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Skiing is not cheap and the planks on your feet make a big difference to your enjoyment. That is, for me, the single biggest reason for buying skis.@slopemad, Finding the best ski for you is totally subjective - how did you like your friendís Titans compared to the Scott? Get the best skis for you. You may need to change in a year or 2 but meanwhile you will have had loads of fun while progressing.
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slopemad wrote:
But fighting a rental with no actual edge isn't the way forward either Smile
Absolutely right and there's a lot to be said for removing one variable of skiing by having your own skis. One of the things that you don't know about the skis that you thought were good or bad on test though is how they were serviced. It may be that the Scott Slights that you loved had a shiny sharp edge and the others didn't...

The percentage bet is to buy something that is generically right for your level of experience, with good reviews and control the service condition yourself. Then if you're skiing crap, well, it's not them it's you.
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Raceplate wrote:
Technically, the reason you liked the Directors would be because if they start on a flat camber then they are extremely easy to push into reverse camber where you have most control. Good for soft snow but tricky at best on hard snow. Suitable for learning to carve? Not in a million.

This is bang on, and I say that as the owner of a pair.

Directors are brilliant fun, but they are a soft snow ski not a one ski quiver. They turn you into a hooligan, not a gracious ballerina on skis. Can I carve them? Maybe. Would I let you film that and put it on the internet? Not a chance Laughing

No ski is going to help in flat light, even though you seem to have convinced yourself that it will. This is nonsense, and no amount of positive thinking will make it true. Leave the money in the bank until you also believe it to be nonsense, because that means that your technique and experience has moved on.

Iíll be interested to hear if the new goggles improve things. Again, they may not be a magic bullet as it depends on your eyes.
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Anyway, snowHeads is much more fun if you do.
Also, I should add, youíll get nothing out of a Director in a snowdome. Theyíre just not for that environment. The snow is too hard, itís too short and youíll never get a proper turn out of them.
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The Scott Slights, oddly, felt less 'slidey' when skating around than the Vantage, suggesting they weren't as waxed. Not sure about the edge. It was the 'W' ski which I tested though, and I'm not sure if the woman's variant has any difference other than the colour?

The Titans were fun and although I only had three runs on them, I had felt I'd been having a bad night on the rentals and the Titans immediately made me feel better about how I was skiing tonight. I think I'd rate them up there with the RTM 79 I tried on Sunday, but I felt better with the Scott. They were the only ski I didn't want to give back.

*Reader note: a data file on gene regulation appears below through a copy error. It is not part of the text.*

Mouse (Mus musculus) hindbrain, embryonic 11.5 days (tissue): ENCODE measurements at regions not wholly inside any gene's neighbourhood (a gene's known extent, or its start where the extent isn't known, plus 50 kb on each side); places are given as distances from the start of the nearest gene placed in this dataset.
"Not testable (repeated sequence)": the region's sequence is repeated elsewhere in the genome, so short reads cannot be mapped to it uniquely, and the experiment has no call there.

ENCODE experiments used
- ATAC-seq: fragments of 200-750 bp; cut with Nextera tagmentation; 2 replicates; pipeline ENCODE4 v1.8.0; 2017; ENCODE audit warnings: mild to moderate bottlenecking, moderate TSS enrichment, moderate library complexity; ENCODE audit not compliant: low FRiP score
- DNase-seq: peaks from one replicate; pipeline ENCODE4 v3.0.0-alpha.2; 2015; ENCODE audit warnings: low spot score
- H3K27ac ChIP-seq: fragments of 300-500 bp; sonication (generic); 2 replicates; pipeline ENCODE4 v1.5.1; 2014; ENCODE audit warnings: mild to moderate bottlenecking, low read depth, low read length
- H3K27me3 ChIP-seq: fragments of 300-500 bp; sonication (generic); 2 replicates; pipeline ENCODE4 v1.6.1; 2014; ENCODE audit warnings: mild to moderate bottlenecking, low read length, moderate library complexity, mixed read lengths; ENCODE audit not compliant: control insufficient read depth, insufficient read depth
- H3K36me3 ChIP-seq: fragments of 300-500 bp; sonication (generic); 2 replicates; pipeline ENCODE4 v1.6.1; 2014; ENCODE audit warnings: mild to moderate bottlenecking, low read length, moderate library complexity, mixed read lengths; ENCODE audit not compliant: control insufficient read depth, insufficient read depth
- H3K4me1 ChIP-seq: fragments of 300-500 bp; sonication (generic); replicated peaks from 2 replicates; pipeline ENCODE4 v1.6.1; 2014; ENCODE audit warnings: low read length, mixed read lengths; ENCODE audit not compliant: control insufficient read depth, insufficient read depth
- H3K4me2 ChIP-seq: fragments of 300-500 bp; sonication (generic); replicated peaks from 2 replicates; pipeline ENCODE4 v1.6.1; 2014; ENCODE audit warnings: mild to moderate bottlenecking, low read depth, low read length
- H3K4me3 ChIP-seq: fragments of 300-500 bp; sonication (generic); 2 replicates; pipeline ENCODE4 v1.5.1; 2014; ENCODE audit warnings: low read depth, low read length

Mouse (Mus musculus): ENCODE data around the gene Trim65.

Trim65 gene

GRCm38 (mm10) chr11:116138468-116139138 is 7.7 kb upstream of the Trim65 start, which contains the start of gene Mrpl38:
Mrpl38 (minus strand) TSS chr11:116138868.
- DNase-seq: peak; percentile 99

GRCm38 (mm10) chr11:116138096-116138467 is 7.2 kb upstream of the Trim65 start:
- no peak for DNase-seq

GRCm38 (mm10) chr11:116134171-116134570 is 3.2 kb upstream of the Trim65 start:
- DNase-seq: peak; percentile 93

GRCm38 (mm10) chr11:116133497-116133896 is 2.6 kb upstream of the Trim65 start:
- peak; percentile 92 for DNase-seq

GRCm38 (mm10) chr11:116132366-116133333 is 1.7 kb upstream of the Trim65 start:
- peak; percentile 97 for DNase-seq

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 Then you can post your own questions or snow reports...
Then you can post your own questions or snow reports...
Raceplate wrote:
@Awdbugga, if (it's a big IF) you ever learn to carve, you'll understand the difference between steering and drifting. wink

Till then, well, enjoy your choices Toofy Grin


Thanks for the words of encouragement. Very Happy I look forward to someday learning the difference between steering and drifting. Always nice to have something to look forward to. I'll let you know when (and if) I have that eureka moment. As for ever learning to carve. It'll happen. May not be this year, or even next year; but it will happen.

As long as I'm on snow (and I can see where I'm going Cool ), I will certainly enjoy my choices. Be that staying on the skis I'm on for a while longer or going for something slightly wider. snowHead

I may be wrong, but I'm guessing you are a motivational speaker, when you're not skiing. wink
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 After all it is free Go on u know u want to!
After all it is free Go on u know u want to!
@Awdbugga, it's called tough love Toofy Grin
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 You'll get to see more forums and be part of the best ski club on the net.
You'll get to see more forums and be part of the best ski club on the net.
Itís pretty rare to see people truly carving their turns. Itís not even particularly common to see people riding the sidecut and using their edges that way.
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 Ski the Net with snowHeads
Ski the Net with snowHeads
Scarlet wrote:
Directors are brilliant fun. They turn you into a hooligan, not a gracious ballerina on skis.


They are scarily fast. Toofy Grin I wouldn't even contemplate buying them. But if I ever had the spare cash to indulge in a spare pair of skis, purely for crazy fun. They would be right at the top of my list. Hooligan is an apt description.